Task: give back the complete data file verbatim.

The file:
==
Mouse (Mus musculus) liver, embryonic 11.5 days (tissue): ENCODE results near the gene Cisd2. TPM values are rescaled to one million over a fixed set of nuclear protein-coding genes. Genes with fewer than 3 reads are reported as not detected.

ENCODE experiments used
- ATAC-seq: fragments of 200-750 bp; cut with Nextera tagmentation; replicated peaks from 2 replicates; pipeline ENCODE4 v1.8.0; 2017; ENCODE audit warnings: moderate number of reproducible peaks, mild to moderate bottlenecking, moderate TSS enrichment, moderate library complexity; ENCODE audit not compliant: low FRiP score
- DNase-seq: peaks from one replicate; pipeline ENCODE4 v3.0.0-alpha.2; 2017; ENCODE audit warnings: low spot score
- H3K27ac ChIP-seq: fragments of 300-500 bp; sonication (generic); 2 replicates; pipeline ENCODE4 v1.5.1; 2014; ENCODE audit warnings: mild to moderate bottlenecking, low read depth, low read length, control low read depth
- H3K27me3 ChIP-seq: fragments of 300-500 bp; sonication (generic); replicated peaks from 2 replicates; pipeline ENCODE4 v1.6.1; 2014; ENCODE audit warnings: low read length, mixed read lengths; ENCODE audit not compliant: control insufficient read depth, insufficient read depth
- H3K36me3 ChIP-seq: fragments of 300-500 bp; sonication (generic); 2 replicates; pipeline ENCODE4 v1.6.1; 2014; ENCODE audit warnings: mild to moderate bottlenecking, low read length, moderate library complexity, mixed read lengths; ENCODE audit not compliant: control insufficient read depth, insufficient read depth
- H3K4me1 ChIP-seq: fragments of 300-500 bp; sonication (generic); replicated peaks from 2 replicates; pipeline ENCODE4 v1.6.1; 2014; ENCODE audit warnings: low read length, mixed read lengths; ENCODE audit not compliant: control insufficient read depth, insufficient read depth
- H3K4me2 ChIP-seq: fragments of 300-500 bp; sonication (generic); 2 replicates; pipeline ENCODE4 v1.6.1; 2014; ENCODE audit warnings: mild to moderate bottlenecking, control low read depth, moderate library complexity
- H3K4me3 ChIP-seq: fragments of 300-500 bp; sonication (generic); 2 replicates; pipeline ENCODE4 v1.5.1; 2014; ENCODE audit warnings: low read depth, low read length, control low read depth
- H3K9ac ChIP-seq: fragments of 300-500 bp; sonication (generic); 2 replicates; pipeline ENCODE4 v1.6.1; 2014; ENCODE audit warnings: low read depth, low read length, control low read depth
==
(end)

Mouse (Mus musculus) liver, embryonic 11.5 days (tissue): ENCODE results near the gene Cisd2. TPM values are rescaled to one million over a fixed set of nuclear protein-coding genes. Genes with fewer than 3 reads are reported as not detected.

ENCODE experiments used
- ATAC-seq: fragments of 200-750 bp; cut with Nextera tagmentation; replicated peaks from 2 replicates; pipeline ENCODE4 v1.8.0; 2017; ENCODE audit warnings: moderate number of reproducible peaks, mild to moderate bottlenecking, moderate TSS enrichment, moderate library complexity; ENCODE audit not compliant: low FRiP score
- DNase-seq: peaks from one replicate; pipeline ENCODE4 v3.0.0-alpha.2; 2017; ENCODE audit warnings: low spot score
- H3K27ac ChIP-seq: fragments of 300-500 bp; sonication (generic); 2 replicates; pipeline ENCODE4 v1.5.1; 2014; ENCODE audit warnings: mild to moderate bottlenecking, low read depth, low read length, control low read depth
- H3K27me3 ChIP-seq: fragments of 300-500 bp; sonication (generic); replicated peaks from 2 replicates; pipeline ENCODE4 v1.6.1; 2014; ENCODE audit warnings: low read length, mixed read lengths; ENCODE audit not compliant: control insufficient read depth, insufficient read depth
- H3K36me3 ChIP-seq: fragments of 300-500 bp; sonication (generic); 2 replicates; pipeline ENCODE4 v1.6.1; 2014; ENCODE audit warnings: mild to moderate bottlenecking, low read length, moderate library complexity, mixed read lengths; ENCODE audit not compliant: control insufficient read depth, insufficient read depth
- H3K4me1 ChIP-seq: fragments of 300-500 bp; sonication (generic); replicated peaks from 2 replicates; pipeline ENCODE4 v1.6.1; 2014; ENCODE audit warnings: low read length, mixed read lengths; ENCODE audit not compliant: control insufficient read depth, insufficient read depth
- H3K4me2 ChIP-seq: fragments of 300-500 bp; sonication (generic); 2 replicates; pipeline ENCODE4 v1.6.1; 2014; ENCODE audit warnings: mild to moderate bottlenecking, control low read depth, moderate library complexity
- H3K4me3 ChIP-seq: fragments of 300-500 bp; sonication (generic); 2 replicates; pipeline ENCODE4 v1.5.1; 2014; ENCODE audit warnings: low read depth, low read length, control low read depth
- H3K9ac ChIP-seq: fragments of 300-500 bp; sonication (generic); 2 replicates; pipeline ENCODE4 v1.6.1; 2014; ENCODE audit warnings: low read depth, low read length, control low read depth